Thursday, April 22, 2010


Directed by Dean DeBlois and Chris Sanders

Voices by Jay Baruchel, Gerard Butler, Craig Ferguson

On my way out of How to Train Your Dragon I saw a character poster for Shrek Forever After featuring Rumpelstiltskin. The quote above ol' 'stiltski read "WHERE MY WITCHES AT" in big white letters. The poster exemplified my problem with most Dreamworks animated features. Unlike Pixar, Dreamworks's films almost always go for the cheap, pop-culture juiced laugh and bodily function humor, and rely heavily on advertising the star power behind the voices behind the animated characters. Shrek, Shrek 2, Shark Tale, Madagascar, Bee Movie. All of these films seem less than timeless. I'd rather watch the lesser Pixar films on any given day rather than any of the films I just listed. Cynical as it may sound, I brushed off Dreamworks and their animation department long ago.

After sitting through the trailers for Shrek Forever After and MegaMind (a teaser trailer for a Dreamworks film that spent more time listing the cast name than it did showing any footage of the actual film) I wasn't looking forward to How to Train Your Dragon. I sat there wondering how many Counting Crows songs I'd have to hear, what dance number the characters would suddenly break into for no other reason than to make fans of iCarly giggle, and what popular trends/people/television shows/clothing styles/etc. would get a nod throughout the film's running time. It was a relief, then, when I walked out of the theater having experienced none of the aforementioned. Then I saw that damn Shrek poster.

How to Train Your Dragon is the first animated Dreamworks film that I think the studio should be proud of. If this had been the first film released when the studio started making cartoons, I would have said Pixar has some serious competition. How to Train Your Dragon begins and ends as well as any film I've seen, and although it's predictable and the middle of the film is shaky, it's still the best children's film playing in theaters right now.

The film begins as lead character Hiccup (Jay Baruchel) narrates and tells us about the little Norse island he is from: Berk. While in the midst of talking about Berk's inhabitants and customs, the town is suddenly attached by dozens of dragons. Turns out this has been happening for generations. The dragons attack, steal livestock, and destroy buildings, which are then rebuilt again and again. Hiccup is a blacksmith's apprentice, but his dream is to become a Viking warrior, like his father Stoick (Gerard Butler, who should do more voice-work and spend less time on-screen), and slay his own dragon. Most of Berk's men are heavily clad in armor and trained to take down even the mightiest lizard. Hiccup looks as pathetic as his name.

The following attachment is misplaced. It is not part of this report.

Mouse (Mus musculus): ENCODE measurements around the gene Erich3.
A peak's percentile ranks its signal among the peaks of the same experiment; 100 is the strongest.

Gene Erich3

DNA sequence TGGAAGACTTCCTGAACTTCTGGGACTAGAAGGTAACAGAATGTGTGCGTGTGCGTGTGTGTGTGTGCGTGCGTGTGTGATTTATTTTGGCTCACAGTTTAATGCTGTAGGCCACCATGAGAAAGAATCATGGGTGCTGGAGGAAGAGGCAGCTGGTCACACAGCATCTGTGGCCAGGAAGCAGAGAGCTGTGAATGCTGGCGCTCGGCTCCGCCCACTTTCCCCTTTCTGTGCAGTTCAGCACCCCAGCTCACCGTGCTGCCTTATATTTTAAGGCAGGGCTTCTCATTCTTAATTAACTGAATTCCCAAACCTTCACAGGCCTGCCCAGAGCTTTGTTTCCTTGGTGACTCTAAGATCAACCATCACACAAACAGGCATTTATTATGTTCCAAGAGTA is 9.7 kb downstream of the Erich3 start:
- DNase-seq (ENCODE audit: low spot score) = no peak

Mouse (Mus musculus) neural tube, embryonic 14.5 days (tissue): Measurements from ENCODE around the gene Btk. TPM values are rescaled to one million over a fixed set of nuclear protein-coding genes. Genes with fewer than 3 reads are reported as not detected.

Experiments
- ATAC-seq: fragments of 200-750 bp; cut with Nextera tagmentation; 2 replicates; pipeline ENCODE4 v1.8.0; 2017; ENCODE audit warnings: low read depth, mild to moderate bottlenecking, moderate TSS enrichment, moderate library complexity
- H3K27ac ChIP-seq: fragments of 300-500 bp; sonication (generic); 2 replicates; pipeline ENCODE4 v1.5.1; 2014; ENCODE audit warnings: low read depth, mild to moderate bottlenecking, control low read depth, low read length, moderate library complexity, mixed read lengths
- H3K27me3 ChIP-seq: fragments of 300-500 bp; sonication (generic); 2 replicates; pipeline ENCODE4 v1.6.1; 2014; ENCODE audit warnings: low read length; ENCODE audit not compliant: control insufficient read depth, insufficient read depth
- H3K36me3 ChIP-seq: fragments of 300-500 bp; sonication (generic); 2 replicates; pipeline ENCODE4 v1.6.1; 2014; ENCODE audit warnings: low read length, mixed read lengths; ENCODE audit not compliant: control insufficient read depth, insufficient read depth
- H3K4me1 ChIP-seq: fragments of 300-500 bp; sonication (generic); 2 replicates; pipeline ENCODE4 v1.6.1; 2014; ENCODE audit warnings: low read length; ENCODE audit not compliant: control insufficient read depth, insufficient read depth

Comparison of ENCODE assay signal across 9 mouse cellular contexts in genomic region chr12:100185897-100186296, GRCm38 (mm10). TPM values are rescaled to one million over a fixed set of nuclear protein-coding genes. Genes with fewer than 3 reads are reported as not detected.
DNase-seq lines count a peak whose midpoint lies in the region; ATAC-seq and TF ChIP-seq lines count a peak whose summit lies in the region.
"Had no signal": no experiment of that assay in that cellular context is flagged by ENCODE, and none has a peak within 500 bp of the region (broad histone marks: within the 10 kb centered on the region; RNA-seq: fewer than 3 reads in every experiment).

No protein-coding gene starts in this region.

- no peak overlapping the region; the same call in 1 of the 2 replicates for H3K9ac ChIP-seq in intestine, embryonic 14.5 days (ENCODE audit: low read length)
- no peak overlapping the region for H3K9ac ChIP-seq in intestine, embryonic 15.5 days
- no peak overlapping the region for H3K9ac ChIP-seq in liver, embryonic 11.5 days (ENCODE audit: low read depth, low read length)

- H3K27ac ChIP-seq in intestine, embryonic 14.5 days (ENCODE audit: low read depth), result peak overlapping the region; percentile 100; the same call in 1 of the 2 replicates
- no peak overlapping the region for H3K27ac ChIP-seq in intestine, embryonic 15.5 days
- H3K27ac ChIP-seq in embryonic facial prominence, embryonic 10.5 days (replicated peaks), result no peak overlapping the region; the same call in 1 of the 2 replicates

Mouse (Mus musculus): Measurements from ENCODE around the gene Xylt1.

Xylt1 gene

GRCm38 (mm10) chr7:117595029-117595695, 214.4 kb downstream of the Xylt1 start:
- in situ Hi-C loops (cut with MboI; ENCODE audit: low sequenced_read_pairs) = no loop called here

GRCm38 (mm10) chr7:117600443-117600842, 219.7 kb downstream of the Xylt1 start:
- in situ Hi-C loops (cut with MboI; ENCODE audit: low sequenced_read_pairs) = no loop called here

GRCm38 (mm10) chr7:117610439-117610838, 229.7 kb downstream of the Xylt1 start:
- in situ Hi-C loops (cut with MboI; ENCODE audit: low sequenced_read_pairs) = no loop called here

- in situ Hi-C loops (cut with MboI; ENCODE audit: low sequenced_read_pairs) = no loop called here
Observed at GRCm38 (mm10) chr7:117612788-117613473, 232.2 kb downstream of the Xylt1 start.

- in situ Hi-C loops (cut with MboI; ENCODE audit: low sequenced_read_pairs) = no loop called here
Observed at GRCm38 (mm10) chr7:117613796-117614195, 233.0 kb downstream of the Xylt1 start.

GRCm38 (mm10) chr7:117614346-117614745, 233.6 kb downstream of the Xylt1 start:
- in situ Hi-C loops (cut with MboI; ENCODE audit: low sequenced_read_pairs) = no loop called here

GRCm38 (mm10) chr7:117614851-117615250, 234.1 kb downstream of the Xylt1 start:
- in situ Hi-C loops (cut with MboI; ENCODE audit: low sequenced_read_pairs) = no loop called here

After downing a Night Fury (the deadliest type of dragon) with a lucky shot from a bolas cannon, Hiccup befriends the beast, unbeknownst to his father and the rest of the people of Berk. Hiccup splits his time between dragon slaying-training, with teacher Gobber (Craig Ferguson) and other kids from Berk, and dragon training the Night Fury, who he nicknames Toothless.

It is in the dragon training scenes with Toothless where How to Train Your Dragon becomes somewhat disappointing. While well directed and beautiful looking, the narrative loses drive and focus. Stoick disappears with a group of men to go hunting for the dragons' lair, and while Hiccup is afraid of being caught with his new pet there's never any sense that that's a real danger. A good half hour of the film is spent watching Hiccup and Toothless bond, and as cute and touching as it is it grinds the film to a halt.

Thankfully the movie starts really chugging along when Hiccup and Toothless are found out by Astrid (America Ferrera), a young girl Hiccup has a crush on and has been constantly trying to impress. When Hiccup and Astrid accidentally stumble upon the dragons nest, the third act suddenly becomes a tense, tight blast of action.

The last third of How to Train Your Dragon features some impressive work done by Dreamworks animators and directors Dean DeBlois and Chris Sanders (Lilo & Stitch). This is by far the best looking Dreamworks animated film, and features outstanding textures and effects. The battle towards the end is particularly impressive, incorporating fire, earth, water, and sky effects that are exhilarating.

Of course, all the pretty explosions and effects work would be for not if the character work wasn't there. While How to Train Your Dragon takes the simplest approach to its characters (like-able but clumsy lead, stern but loving father, goofy comic-relief) it works. Partly due to the writing and partly to do with the voice-work. There's no stand-out performance in How to Train Your Dragon, but each actor suits their part well, and each has a moment to add levity to the film.

The comedy in How to Train Your Dragon is low-key. The directors wisely stay away from over-the-top slapstick and pop-culture references. It's an aspect of the film (among others) that will ensure people will be remembering How to Train Your Dragon long after they've forgotten about Shrek and its increasingly intolerable sequels.

I should note that I saw this film in RealD 3D. I regret it. I had heard the 3D in the film is spectacular, and while it works, the glasses dim the colors of the film. Many times I had to take my glasses off to see what was going on during the night-time scenes. Don't spend the extra money. See it in 2D, where the colors will pop.


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